Thai police have arrested and charged six people following a protest against last year's military coup that turned violent Sunday night, and they say more arrests are likely. From Bangkok, Roger Wilkison reports more than 100 people - policemen and protesters alike - were injured in clashes between the demonstrators and security forces.
It was the first violent protest against the coup that last September overthrew then-Prime Minister Thaksin Shinawatra, whom the military accused of corruption and abuse of power.
The protesters initially gathered on the parade ground in front of the royal palace. They were stirred up by orators demanding a return to democracy and the resignation of retired General Prem Tinsulanonda, a former prime minister who is now the top adviser to Thailand's king. Thaksin supporters and pro-democracy activists accuse the octogenarian Mr. Prem of masterminding last year's coup.
About five thousand demonstrators marched to Mr. Prem's home in a usually quiet area of government offices, where they encountered a police blockade. As officers dressed in riot gear tried to disperse the crowd, the protesters began throwing rocks, water bottles and other objects at them. The police then charged the demonstrators, firing pepper spray. That set off street fighting and chases throughout the area.
The demonstrators - mostly pro-Thaksin elements but also including pro-democracy activists and disaffected students - vowed to mount further demonstrations to demand Mr. Prem's resignation as head of the royal Privy Council. But the authorities say that from now on, such demonstrations will not be allowed to move around the city, and must stay at the royal palace parade ground.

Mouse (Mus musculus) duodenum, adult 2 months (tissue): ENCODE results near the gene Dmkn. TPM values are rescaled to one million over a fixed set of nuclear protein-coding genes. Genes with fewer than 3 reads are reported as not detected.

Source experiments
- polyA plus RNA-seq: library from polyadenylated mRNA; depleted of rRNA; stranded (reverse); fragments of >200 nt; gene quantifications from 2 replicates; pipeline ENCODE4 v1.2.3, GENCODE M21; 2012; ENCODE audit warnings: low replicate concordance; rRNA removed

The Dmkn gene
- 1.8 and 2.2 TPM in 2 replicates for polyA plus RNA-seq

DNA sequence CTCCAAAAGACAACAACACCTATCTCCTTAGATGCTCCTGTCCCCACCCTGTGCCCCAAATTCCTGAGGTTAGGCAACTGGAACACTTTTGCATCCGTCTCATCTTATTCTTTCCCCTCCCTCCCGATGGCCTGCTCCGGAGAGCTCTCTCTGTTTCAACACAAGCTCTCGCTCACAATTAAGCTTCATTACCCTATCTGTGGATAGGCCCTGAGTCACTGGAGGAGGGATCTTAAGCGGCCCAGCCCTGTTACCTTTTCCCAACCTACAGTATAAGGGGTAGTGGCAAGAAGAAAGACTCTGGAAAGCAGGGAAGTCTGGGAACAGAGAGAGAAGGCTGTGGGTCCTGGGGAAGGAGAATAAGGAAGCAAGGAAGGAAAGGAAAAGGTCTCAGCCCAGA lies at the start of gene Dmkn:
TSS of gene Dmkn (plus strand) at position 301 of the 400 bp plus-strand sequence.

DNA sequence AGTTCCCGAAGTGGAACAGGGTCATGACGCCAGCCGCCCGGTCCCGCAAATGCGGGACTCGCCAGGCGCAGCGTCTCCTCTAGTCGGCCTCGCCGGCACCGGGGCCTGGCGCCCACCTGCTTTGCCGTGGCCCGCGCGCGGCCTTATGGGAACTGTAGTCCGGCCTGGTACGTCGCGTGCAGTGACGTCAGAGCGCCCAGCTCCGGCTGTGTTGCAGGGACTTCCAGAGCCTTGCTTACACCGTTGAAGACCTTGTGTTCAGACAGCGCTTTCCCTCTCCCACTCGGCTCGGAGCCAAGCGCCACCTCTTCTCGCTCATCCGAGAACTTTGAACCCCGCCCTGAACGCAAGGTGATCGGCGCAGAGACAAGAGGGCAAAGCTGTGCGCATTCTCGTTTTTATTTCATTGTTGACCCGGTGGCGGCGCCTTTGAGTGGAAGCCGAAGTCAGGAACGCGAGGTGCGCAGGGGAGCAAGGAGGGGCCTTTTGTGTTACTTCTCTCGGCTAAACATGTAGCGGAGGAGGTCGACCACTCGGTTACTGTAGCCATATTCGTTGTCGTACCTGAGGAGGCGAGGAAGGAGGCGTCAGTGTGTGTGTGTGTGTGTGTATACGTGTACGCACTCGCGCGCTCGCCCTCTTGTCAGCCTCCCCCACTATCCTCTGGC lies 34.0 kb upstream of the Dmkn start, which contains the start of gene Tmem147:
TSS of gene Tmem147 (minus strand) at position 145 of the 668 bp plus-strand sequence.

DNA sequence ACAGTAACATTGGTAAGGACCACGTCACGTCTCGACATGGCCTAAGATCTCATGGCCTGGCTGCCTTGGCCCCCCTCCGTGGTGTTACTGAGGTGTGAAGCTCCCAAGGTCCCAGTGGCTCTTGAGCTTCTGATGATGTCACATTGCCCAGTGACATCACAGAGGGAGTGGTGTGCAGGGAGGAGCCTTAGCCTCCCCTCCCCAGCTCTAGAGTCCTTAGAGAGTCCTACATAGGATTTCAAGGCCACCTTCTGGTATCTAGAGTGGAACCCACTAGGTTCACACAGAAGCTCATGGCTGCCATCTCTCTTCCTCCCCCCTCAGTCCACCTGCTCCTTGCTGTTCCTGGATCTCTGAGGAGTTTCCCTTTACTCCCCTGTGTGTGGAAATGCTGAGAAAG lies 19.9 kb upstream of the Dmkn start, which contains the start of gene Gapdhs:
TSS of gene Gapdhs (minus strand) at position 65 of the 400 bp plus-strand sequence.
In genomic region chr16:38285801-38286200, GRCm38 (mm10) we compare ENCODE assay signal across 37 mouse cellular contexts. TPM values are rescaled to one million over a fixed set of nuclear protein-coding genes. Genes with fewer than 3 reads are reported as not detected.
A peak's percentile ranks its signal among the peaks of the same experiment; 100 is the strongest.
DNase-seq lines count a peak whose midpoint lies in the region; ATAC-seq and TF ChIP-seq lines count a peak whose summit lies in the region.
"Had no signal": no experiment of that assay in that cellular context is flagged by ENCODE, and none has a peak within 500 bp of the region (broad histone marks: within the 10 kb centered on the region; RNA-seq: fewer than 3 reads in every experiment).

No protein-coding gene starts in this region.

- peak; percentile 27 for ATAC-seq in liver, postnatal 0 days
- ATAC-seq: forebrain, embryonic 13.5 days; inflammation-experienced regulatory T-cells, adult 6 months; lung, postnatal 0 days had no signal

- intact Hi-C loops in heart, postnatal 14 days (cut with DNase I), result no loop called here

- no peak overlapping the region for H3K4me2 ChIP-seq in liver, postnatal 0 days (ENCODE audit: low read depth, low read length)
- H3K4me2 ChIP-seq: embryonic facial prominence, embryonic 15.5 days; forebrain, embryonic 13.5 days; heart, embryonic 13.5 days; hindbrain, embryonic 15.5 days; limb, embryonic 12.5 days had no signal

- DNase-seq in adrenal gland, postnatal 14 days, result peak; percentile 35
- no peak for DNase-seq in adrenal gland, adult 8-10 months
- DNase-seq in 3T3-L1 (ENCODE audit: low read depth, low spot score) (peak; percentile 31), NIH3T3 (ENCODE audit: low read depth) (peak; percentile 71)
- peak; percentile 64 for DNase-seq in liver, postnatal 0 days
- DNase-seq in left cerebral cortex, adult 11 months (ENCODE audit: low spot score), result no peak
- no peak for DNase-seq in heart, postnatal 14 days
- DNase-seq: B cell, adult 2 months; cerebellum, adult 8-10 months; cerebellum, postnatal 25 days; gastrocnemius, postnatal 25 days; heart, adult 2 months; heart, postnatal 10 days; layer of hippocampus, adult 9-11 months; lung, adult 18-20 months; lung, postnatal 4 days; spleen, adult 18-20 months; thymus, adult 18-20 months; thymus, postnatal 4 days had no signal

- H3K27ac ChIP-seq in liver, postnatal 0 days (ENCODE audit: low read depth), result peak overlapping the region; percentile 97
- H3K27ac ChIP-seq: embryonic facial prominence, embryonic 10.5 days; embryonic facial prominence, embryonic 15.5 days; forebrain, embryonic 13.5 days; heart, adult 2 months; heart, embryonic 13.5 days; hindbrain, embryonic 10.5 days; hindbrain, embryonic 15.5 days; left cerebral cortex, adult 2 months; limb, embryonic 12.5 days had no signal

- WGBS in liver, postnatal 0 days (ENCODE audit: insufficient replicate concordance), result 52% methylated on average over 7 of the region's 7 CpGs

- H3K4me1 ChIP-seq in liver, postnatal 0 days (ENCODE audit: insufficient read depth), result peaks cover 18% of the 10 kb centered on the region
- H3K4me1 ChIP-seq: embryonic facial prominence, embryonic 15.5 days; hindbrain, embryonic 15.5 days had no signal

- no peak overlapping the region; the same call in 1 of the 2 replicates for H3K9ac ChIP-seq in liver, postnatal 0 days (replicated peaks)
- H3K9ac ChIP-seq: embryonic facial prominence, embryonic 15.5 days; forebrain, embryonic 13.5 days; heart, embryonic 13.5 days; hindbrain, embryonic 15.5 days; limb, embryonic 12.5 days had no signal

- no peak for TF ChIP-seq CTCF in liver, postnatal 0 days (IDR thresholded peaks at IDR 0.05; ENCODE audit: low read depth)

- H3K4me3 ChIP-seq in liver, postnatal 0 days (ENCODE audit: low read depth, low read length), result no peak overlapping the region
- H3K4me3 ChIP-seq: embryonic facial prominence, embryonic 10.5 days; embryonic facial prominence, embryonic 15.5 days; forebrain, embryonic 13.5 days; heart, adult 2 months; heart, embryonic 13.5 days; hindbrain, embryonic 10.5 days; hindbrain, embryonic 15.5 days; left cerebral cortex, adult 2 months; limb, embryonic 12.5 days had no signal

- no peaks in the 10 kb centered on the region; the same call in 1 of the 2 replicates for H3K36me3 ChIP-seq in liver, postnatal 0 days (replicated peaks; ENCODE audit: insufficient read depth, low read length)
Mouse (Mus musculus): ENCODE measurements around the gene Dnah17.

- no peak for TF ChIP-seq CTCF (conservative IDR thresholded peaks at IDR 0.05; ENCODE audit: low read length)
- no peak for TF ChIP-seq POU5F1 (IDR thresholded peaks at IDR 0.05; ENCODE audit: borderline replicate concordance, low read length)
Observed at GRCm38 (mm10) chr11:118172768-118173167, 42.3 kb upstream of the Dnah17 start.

Some Thais, like this man who witnessed the clashes outside Mr. Prem's home, say the government needs to crack down on violent demonstrators.
He says preventive measures like those announced on Monday will not work because the mob - in his words - will just continue to resort to violence.
But General Sonthi Boonyaratglin, the head of the army and of the junta that now runs the country, says the situation is under control and there is no need to take stronger measures like imposing a state of emergency.
The six people under arrest have been charged with causing chaos, obstructing the work of authorities and damaging state property. Warrants have been issued for the arrest of at least eight other people involved in the protest.
Thailand is gearing up for a referendum on August 19th to vote yes or no on a new constitution drawn up by a military-appointed drafting committee. A general election is expected in either November or December.